Risk and Resilience
Michelle Harnett, New Zealand Tree Grower February 2016.
Do you want more money and an income you can count on? Value chain optimisation may be the answer, but to many this jargon phrase needs some explanation. What does it mean in practical terms if you own a small forest?
The terms supply chain and value chain are used a lot. A supply chain at its simplest is the route from the primary producer to the end consumer with all the steps in between. The local forestry supply chain flows from you, the forest grower, through managers, harvesting and log movements to local sawmills, the local market or to export. The contribution and control of a small-scale forester often fnishes at the forest gate. However, there are many more steps and players involved in getting the final product to the end users.
This is where the value chains come in. They take the concept further to include complex networks of supply chains and introduce ideas such as collaboration, communication and innovation. It is also possible to widen the scope of value chains to incorporate economic and environmental sustainability.
The overall performance of a value chain depends on the individual partners’ performance and their willingness and ability to coordinate activities.
Optimisation is about identifying what makes money and what wastes money along the entire chain when working to lower costs, achieve higher prices, reduce exposure to risk, improve cash flow and ensure the value chain’s operations can be sustained to create opportunities for all.
An optimised forest industry value chain will benefit everyone involved. Owners of small and medium size forests, who are small cogs in a very big machine, stand to gain a lot from an efficient, cooperative industry which is working for everyone.
Variability and uncertainty in the world make value chain management and optimisation necessary, according to Dr Carel Bezuidenhout, science leader of Scion’s value chain optimisation team. Changes in supply, demand, markets, relationships and the larger business landscape constantly reshape the opportunities and risks associated with business, but without change there would be no opportunities to grow and develop.
There is plenty of scope to improve the operations which make up the New Zealand links of the forestry chain. A frequent method is to carry out a time and motion study. For example, observations are made on an activity such as loading at a skid site or a sawmill operation with a record of every step in the process and how long they take. The data is then used to simulate the whole process. Simulation shows up bottlenecks and activities which add cost in the current process.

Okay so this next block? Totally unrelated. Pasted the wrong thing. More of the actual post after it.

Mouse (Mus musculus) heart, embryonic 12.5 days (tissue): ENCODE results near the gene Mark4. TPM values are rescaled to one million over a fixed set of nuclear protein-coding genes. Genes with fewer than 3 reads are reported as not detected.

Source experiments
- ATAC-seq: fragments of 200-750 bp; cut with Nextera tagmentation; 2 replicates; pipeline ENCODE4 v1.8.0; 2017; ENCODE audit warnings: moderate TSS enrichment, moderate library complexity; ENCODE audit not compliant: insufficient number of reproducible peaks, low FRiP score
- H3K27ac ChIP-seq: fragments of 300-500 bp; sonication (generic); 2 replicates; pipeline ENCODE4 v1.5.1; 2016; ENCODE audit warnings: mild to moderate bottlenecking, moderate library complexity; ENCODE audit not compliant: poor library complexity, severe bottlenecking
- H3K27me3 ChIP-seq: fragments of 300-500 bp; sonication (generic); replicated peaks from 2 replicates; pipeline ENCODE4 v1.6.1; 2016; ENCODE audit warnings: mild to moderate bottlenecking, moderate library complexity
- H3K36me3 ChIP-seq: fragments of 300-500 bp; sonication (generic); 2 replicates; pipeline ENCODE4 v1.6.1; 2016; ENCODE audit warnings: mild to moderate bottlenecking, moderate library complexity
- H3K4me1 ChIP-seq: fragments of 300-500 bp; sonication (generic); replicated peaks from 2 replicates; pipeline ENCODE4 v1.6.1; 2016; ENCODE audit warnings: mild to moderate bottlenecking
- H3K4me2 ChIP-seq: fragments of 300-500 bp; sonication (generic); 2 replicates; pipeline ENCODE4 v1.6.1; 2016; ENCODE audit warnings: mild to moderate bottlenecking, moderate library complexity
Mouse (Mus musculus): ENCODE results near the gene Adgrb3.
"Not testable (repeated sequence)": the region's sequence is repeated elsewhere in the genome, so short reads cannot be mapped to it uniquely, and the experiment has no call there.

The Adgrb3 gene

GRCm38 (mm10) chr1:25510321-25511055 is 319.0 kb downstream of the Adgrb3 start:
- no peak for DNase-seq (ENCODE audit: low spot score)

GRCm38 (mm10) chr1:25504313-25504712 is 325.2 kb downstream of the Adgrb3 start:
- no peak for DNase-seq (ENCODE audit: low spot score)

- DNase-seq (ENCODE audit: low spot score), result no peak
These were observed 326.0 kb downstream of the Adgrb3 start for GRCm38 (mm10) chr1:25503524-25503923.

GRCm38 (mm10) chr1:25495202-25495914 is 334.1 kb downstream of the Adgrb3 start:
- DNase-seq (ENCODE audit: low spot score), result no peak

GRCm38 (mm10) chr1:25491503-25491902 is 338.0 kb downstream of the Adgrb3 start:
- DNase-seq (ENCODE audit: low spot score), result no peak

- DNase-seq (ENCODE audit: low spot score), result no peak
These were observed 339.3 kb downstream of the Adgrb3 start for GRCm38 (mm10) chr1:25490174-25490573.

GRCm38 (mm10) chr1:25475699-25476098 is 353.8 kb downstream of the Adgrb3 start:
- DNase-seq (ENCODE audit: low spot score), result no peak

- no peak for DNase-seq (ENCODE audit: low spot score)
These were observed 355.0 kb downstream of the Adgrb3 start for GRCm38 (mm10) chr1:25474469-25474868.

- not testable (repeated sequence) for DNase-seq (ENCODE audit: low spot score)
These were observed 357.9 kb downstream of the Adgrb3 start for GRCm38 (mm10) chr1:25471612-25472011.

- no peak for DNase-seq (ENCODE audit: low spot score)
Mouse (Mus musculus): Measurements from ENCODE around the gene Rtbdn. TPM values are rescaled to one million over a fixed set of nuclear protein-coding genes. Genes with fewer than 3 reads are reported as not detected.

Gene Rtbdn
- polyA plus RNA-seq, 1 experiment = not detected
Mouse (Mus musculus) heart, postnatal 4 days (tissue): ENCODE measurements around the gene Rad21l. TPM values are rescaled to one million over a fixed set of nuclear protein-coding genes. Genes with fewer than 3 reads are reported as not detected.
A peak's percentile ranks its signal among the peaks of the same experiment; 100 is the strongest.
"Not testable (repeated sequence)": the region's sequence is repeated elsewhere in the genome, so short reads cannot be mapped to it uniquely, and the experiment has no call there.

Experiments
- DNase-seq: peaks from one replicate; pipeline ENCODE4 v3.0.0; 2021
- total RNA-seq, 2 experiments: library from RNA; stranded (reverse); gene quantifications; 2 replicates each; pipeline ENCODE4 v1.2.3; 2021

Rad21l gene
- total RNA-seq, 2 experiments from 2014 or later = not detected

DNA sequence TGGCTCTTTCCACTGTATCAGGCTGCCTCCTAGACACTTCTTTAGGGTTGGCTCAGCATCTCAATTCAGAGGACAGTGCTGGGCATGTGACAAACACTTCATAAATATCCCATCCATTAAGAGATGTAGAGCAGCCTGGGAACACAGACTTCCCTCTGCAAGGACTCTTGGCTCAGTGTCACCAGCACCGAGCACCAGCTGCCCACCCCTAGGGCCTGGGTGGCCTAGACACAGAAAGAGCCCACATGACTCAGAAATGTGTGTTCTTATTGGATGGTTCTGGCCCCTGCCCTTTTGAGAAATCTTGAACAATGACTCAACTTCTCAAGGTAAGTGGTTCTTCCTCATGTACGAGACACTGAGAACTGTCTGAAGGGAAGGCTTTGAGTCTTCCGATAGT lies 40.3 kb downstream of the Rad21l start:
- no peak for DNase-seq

It also allows the effect of changing variables on cost, revenue and cash flow to be explored cheaply and with low risk.
Shipping is one of the main areas where there are significant opportunities to make substantial improvements and reduce costs. According to Hamish Levack writing in the May 2015 issue of Tree Grower, shipping can take up to half of the cost of getting logs to China. Many ships pick up partial loads at different ports around New Zealand, sometimes visiting up to four ports before they are fully loaded and ready to sail. With port authorities charging around $55,000 a call, costs mount very quickly. Reducing the number of ports of call by one could save around $1.50 a cubic metre. The same applies at the destination – fewer port calls to unload leads to more savings.
The lack of coordination between port and shipping logistics has been identified by Scion as an area where big improvements are possible. Work has begun in collaboration with Massey University to investigate the possible benefits to traders if they acted more cooperatively while still competing, as well as benchmark and simulating port activities to ensure they are world class. There are also opportunities for individual log exporters to evaluate the efficiency of their multi-port operations and for ports to benchmark their operations against each other.
Forecasting demand quantity and products
If customers are not getting what they want, all the best practices in the world will not help a value chain. Anticipating short and long term trends in terms of quality and quantity is perhaps the biggest challenge the forestry industry faces. This is the information on which owners and managers small and large forests need to make decisions about harvesting, managing their plantations in the medium term and what, and how much, to plant to meet the world’s wood needs in 25 to 30 years. Getting this right is essential for the future of the New Zealand forestry value chain.
Improving forecasting requires an understanding of customers and how they use New Zealand logs. Just over half of New Zealand logs are exported, the majority to China. As a first step towards building relationships and getting information flowing, Carel and his colleague Dr Csaba Pusztai were in China in October 2015 talking to traders, operators and processors to find out what supply chain and log qualities they value.